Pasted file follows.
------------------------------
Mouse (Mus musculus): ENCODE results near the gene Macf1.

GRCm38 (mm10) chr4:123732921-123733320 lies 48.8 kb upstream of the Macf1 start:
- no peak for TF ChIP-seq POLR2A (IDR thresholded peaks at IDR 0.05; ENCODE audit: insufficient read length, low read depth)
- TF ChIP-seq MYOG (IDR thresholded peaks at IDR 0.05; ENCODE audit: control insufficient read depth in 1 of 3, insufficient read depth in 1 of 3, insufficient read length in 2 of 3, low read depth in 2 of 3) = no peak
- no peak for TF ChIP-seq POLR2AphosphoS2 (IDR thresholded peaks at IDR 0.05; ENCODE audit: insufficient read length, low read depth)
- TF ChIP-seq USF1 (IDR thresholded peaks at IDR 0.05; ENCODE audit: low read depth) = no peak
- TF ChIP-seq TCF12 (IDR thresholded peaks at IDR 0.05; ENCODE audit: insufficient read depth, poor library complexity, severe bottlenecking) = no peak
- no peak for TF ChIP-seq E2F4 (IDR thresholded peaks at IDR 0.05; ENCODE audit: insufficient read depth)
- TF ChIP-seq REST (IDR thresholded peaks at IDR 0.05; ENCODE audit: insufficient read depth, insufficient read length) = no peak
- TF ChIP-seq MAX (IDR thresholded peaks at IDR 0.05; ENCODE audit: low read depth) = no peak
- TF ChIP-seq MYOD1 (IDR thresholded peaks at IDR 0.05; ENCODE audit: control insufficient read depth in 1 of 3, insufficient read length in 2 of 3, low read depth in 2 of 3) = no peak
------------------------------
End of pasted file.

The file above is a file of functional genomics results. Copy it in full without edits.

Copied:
Mouse (Mus musculus): ENCODE results near the gene Macf1.

GRCm38 (mm10) chr4:123732921-123733320 lies 48.8 kb upstream of the Macf1 start:
- no peak for TF ChIP-seq POLR2A (IDR thresholded peaks at IDR 0.05; ENCODE audit: insufficient read length, low read depth)
- TF ChIP-seq MYOG (IDR thresholded peaks at IDR 0.05; ENCODE audit: control insufficient read depth in 1 of 3, insufficient read depth in 1 of 3, insufficient read length in 2 of 3, low read depth in 2 of 3) = no peak
- no peak for TF ChIP-seq POLR2AphosphoS2 (IDR thresholded peaks at IDR 0.05; ENCODE audit: insufficient read length, low read depth)
- TF ChIP-seq USF1 (IDR thresholded peaks at IDR 0.05; ENCODE audit: low read depth) = no peak
- TF ChIP-seq TCF12 (IDR thresholded peaks at IDR 0.05; ENCODE audit: insufficient read depth, poor library complexity, severe bottlenecking) = no peak
- no peak for TF ChIP-seq E2F4 (IDR thresholded peaks at IDR 0.05; ENCODE audit: insufficient read depth)
- TF ChIP-seq REST (IDR thresholded peaks at IDR 0.05; ENCODE audit: insufficient read depth, insufficient read length) = no peak
- TF ChIP-seq MAX (IDR thresholded peaks at IDR 0.05; ENCODE audit: low read depth) = no peak
- TF ChIP-seq MYOD1 (IDR thresholded peaks at IDR 0.05; ENCODE audit: control insufficient read depth in 1 of 3, insufficient read length in 2 of 3, low read depth in 2 of 3) = no peak